City Industrial Development Corporation of Maharashtra Ltd. Vs. Lambda Therapeutic Research Ltd. Ors.
[Civil Appeal No. 8443 of 2019 arising out of SLP (Civil) No. 8864 of 2019]
1. Leave granted.
2. The appellantCity and Industrial Development Corporation of Maharashtra Ltd., (‘CIDCO’ for short) is before this Court in this appeal assailing the order dated 29.08.2018 passed by the High Court of Judicature at Bombay in W.P.No.12674 of 2017. The said order was passed in the writ petition instituted by the respondents No.1 and 2 herein claiming to be aggrieved by the letter dated 20.04.2016, (signed on 01.07.2016) issued by the appellant herein to the respondent No.3 herein requiring them to pay the sum of Rs.14,05,60,587/- (Rupees Fourteen Crores, Five Lakhs, Sixty Thousand, Five Hundred and Eighty Seven) towards additional lease premium up to 30.03.2007 so as to process the request of respondent No.3 for grant of ‘No dues Certificate’ in their favour which in turn was required to secure Occupation Certificate in respect of the building, from respondent No.4.
The High Court having considered the matter has quashed the demand made through the impugned letter dated 20.04.2016/01.07.2016 and has directed the appellant herein to issue ‘No dues Certificate’. The High Court has further directed the respondent No.4 herein to process the application for Occupation Certificate. The appellant is therefore, aggrieved by the order impugned herein.
3. The brief facts leading to the present situation is that the appellant herein allotted plot bearing No.7, Sector 15, CIDCO, Belapur, Navi Mumbai, measuring 3176.25 sq.mtrs to M/s Mehak Developers Pvt. Ltd., the respondent No.3 herein in terms of the New Bombay Disposal of Land Regulations, 1975. The said allotment was governed by the terms and conditions contained in the Agreement of Lease dated 04.08.1995. The construction was required to be completed by the respondent No.3 as per the time frame agreed including the extended time period. Not putting up the construction within the time frame agreed was to attract payment of additional lease premium retrospectively from 06.08.2001 as per the agreed terms. The fact that the respondent No.3 completed construction of ‘A’ Wing of the building known as Arneja Chambers II within the initially extended period i.e. 31.12.2005 is not in dispute.
4. The issue that has given rise to the instant dispute between the parties is relating to the construction put up as ‘B’ Wing of Arneja Chambers II, in the residual area. In that regard, the fact remains that as per time extended for completion of the construction, the same was to be completed on or before 31.12.2008. Though the respondents No.1 and 2 herein who were the writ petitioners before the High Court and respondent No.3 herein have sought to contend that the construction was complete in all respects prior to 31.12.2008 and, therefore, they are entitled to seek for issue of ‘No dues Certificate’ so as to secure the occupancy certificate without levy of the additional lease premium, the case of the appellant herein is that the construction as required had not been completed except for creation of certain documents in the nature of completion certificate dated 24.12.2008.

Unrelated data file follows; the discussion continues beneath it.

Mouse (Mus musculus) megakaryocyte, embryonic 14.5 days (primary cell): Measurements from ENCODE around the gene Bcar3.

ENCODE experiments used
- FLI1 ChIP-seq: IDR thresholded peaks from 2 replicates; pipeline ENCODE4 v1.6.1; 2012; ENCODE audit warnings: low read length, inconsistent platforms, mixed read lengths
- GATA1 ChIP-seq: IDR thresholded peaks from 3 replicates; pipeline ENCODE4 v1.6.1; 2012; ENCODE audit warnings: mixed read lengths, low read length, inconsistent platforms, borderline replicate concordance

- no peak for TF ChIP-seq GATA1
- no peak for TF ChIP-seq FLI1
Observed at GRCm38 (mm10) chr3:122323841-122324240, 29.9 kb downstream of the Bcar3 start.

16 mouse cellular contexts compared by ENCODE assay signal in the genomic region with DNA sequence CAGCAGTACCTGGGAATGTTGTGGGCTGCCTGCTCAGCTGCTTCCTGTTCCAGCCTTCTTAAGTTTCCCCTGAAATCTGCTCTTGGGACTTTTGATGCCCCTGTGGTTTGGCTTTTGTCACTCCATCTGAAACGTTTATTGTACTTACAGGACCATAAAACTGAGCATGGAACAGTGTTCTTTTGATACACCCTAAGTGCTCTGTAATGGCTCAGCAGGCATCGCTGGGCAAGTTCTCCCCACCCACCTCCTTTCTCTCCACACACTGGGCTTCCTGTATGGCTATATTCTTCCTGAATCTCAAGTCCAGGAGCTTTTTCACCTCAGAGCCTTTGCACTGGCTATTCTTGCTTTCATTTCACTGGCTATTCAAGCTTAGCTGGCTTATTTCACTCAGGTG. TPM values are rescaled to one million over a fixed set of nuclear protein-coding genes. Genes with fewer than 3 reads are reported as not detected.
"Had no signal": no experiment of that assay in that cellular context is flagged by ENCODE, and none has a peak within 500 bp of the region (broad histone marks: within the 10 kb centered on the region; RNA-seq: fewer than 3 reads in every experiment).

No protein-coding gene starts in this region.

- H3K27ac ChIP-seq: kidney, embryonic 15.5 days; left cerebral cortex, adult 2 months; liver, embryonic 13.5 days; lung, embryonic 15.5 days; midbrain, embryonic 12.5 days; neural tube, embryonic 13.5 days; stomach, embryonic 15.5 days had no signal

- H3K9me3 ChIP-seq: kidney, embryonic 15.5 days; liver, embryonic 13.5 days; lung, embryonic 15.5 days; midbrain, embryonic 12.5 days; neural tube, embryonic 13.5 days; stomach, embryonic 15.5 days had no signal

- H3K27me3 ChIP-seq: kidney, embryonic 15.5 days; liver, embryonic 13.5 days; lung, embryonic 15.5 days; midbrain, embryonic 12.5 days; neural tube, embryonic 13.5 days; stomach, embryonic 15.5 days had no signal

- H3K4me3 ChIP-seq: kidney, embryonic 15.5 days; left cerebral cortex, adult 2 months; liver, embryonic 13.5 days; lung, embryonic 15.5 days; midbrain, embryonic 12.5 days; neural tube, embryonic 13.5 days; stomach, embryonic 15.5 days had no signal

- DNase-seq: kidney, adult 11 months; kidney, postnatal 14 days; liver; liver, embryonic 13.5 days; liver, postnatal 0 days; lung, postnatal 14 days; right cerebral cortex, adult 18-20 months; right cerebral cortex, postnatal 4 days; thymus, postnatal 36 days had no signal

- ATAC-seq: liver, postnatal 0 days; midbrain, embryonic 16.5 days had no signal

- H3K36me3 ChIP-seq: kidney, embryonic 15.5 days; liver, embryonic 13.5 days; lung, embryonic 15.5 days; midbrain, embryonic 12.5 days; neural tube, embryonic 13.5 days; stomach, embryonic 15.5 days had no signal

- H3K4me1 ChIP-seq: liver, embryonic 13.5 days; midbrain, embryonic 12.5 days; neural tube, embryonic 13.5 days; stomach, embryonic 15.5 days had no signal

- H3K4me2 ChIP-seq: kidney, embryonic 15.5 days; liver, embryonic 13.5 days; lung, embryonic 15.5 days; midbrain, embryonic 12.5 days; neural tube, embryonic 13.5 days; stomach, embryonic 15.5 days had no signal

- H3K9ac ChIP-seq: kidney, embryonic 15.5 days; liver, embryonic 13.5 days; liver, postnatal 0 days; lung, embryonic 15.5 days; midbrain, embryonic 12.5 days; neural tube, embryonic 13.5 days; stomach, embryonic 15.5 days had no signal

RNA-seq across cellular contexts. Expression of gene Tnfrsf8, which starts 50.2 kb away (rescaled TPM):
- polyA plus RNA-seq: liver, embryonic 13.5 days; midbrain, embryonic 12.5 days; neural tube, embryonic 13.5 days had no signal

The appellant contends that the respondent No.3 was, therefore, liable to pay the additional lease premium retrospectively from 06.08.2001 and as such the communication dated 20.04.2016/01.07.2016 was issued to respondent No.3 which is in accordance with the terms of allotment. It is the further contention on behalf of the appellant that there is no privity of contract between the respondents No.1 and 2 herein on the one hand and the appellant on the other. As such, in respect of the said communication issued to respondent No.3 the respondents No. 1 and 2 cannot raise any grievance. It is contended that the writ petition therefore ought not to have been entertained.
5. In the above background, we have heard Mr. Ajit S. Bhasme, learned senior advocate for the appellant, Mr. Shyam Divan, learned senior advocate for respondents No.1 and 2, Mr. V. Giri, learned senior advocate for respondent No.3 and Mr. Suhas Kadam, learned advocate for respondent No.4. We have perused the appeal papers.
6. As noted, there is no dispute between the contesting parties with regard to the allotment of plot made by the appellant in favour of the respondent No.3, the completion of the construction of ‘A’ Wing of the building Arneja Chambers II within the initial extended period i.e. 31.12.2005 and the permission having granted by the appellant to the respondent No.3 for putting up construction of the ‘B’ Wing of the building Arneja Chambers II in the residual area. The extension of time for completion of construction of ‘B’ Wing being granted upto 31.12.2008 is also not in dispute.